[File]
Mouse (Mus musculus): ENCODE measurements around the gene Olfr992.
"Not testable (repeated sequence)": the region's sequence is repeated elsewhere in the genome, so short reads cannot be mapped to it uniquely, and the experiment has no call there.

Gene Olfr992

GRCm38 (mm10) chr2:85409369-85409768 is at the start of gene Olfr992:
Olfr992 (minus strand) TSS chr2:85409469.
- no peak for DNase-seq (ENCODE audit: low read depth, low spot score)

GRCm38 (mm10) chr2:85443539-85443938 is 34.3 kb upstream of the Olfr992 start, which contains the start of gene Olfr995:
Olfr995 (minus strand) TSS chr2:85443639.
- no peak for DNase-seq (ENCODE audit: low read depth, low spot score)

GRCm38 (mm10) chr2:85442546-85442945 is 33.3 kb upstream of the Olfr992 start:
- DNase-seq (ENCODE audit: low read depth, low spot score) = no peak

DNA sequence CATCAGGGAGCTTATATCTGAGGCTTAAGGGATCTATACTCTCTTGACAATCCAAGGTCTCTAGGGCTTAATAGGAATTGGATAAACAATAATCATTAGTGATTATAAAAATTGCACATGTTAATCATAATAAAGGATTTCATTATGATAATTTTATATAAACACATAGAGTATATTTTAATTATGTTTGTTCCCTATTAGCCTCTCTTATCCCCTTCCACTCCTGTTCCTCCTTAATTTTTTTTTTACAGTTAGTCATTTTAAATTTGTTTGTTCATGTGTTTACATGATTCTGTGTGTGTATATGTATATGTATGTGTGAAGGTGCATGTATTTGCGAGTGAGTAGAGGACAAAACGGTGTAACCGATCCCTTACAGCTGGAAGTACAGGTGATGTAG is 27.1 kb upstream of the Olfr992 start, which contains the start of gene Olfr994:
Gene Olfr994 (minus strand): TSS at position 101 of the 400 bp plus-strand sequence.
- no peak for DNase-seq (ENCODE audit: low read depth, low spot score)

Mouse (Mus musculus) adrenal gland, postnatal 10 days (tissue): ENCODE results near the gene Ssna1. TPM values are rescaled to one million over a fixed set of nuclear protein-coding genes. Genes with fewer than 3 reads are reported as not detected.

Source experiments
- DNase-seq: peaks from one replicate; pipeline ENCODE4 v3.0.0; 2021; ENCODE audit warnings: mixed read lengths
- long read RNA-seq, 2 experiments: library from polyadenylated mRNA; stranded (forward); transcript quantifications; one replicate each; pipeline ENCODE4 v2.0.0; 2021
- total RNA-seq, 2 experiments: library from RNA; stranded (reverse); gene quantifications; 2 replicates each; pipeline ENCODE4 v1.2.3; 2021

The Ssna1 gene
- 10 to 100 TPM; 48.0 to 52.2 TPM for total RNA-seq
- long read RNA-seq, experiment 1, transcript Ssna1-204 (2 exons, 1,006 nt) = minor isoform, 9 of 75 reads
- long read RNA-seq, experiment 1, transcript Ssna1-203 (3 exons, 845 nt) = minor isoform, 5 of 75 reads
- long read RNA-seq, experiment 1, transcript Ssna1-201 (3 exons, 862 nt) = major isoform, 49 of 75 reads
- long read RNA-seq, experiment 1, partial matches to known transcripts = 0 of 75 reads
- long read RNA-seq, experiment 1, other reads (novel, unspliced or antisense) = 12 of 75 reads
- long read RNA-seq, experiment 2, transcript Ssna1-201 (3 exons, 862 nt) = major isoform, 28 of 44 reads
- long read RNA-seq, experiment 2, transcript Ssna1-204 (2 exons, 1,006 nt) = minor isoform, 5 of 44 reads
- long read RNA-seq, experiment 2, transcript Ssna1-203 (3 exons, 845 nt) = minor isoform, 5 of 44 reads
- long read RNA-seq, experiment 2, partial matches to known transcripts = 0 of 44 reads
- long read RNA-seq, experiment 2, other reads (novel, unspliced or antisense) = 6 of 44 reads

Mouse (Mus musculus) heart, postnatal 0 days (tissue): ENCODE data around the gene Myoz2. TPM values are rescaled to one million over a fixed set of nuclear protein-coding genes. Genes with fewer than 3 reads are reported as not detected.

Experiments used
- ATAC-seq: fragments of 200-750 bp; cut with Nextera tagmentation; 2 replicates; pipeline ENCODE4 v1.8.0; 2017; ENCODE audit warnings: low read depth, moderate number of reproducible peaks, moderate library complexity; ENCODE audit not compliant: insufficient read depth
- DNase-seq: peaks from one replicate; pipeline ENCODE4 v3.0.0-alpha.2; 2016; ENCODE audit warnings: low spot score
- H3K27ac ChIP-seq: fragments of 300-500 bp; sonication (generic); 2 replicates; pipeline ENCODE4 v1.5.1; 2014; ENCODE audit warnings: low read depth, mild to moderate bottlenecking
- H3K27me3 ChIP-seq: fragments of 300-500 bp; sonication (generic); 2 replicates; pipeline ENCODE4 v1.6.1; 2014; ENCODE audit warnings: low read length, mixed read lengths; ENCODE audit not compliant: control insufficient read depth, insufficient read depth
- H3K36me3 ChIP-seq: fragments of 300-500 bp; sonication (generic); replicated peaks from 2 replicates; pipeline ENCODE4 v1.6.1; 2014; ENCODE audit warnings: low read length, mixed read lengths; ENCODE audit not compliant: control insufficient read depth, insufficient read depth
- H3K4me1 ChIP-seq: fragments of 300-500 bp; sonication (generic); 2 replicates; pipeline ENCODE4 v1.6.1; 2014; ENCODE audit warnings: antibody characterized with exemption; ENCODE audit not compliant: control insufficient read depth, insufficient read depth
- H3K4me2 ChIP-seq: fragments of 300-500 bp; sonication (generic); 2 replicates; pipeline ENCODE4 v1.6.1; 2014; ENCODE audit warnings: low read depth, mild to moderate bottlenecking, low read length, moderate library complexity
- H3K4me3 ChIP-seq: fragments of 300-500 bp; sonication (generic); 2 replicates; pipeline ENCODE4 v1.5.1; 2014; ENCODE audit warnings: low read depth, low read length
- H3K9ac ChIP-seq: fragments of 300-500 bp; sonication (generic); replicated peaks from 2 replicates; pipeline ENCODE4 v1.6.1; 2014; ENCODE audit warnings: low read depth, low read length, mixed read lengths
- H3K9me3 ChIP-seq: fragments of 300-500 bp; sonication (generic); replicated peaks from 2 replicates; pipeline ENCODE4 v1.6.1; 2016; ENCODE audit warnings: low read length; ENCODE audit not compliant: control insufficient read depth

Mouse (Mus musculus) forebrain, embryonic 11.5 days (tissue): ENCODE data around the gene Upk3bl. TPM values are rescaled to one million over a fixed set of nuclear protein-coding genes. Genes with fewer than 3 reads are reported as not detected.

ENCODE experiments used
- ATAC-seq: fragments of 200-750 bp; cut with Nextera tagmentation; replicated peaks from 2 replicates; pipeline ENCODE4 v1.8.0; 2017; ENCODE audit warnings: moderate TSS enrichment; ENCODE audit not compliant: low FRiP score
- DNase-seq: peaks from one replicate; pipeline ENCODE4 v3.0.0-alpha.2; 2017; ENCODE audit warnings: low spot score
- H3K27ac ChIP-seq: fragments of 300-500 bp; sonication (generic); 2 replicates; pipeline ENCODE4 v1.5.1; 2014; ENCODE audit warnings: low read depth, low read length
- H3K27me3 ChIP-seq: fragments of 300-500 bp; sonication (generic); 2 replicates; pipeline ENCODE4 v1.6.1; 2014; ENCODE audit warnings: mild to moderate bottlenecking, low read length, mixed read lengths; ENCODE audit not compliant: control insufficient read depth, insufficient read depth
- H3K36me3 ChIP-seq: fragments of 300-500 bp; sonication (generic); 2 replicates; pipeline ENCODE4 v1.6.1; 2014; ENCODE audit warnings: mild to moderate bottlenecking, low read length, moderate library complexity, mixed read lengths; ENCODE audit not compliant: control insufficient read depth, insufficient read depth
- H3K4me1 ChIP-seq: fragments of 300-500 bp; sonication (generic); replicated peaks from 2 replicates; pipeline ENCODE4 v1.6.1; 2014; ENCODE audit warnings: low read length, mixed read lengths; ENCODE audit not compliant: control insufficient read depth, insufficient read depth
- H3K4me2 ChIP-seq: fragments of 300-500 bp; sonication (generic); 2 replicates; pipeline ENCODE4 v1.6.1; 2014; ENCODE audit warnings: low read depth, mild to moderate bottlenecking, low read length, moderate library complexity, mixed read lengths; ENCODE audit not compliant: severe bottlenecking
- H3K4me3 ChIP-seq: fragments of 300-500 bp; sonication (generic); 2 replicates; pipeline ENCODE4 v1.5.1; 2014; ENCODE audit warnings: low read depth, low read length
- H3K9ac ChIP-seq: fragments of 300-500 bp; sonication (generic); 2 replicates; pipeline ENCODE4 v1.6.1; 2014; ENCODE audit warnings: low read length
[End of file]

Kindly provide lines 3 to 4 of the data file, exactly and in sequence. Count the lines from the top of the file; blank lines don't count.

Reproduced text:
Gene Olfr992

GRCm38 (mm10) chr2:85409369-85409768 is at the start of gene Olfr992: